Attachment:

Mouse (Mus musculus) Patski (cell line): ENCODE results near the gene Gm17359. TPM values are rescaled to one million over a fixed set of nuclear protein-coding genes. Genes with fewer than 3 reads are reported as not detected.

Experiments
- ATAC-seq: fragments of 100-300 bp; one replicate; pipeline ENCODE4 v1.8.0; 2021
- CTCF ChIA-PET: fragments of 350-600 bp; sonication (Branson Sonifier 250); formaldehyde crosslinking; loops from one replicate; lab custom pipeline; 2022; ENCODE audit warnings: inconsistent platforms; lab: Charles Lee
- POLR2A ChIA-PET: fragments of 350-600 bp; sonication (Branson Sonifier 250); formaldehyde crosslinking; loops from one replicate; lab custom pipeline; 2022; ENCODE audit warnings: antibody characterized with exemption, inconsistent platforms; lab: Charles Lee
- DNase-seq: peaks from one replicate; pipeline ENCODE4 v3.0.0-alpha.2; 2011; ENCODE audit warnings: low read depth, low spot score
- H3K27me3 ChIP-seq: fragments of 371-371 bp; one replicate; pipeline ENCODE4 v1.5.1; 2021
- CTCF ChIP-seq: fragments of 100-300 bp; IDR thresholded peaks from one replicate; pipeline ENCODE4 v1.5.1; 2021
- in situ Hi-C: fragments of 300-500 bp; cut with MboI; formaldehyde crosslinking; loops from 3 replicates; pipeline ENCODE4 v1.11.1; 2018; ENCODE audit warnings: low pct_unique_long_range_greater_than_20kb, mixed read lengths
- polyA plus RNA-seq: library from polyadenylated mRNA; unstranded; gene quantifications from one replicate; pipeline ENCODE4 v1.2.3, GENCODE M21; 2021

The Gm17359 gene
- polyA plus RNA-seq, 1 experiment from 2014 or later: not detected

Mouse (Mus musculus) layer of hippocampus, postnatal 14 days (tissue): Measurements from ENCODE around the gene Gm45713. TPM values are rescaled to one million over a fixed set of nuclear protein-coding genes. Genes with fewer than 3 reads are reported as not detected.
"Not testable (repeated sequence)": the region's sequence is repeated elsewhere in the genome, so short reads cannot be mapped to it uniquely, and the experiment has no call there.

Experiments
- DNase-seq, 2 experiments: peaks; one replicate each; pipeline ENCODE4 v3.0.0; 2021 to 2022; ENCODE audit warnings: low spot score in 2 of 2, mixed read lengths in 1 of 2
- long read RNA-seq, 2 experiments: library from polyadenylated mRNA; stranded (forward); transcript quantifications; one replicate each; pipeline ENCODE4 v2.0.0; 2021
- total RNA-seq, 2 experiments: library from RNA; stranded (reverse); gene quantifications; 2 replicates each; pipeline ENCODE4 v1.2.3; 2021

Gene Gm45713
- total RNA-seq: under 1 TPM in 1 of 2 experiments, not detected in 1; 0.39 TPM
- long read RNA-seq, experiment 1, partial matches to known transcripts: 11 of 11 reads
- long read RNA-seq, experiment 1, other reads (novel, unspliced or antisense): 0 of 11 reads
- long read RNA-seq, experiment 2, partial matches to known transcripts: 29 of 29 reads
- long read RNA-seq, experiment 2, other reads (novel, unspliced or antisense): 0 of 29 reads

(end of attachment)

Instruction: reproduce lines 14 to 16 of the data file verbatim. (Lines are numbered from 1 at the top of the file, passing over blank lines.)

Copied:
"Not testable (repeated sequence)": the region's sequence is repeated elsewhere in the genome, so short reads cannot be mapped to it uniquely, and the experiment has no call there.

Experiments
- DNase-seq, 2 experiments: peaks; one replicate each; pipeline ENCODE4 v3.0.0; 2021 to 2022; ENCODE audit warnings: low spot score in 2 of 2, mixed read lengths in 1 of 2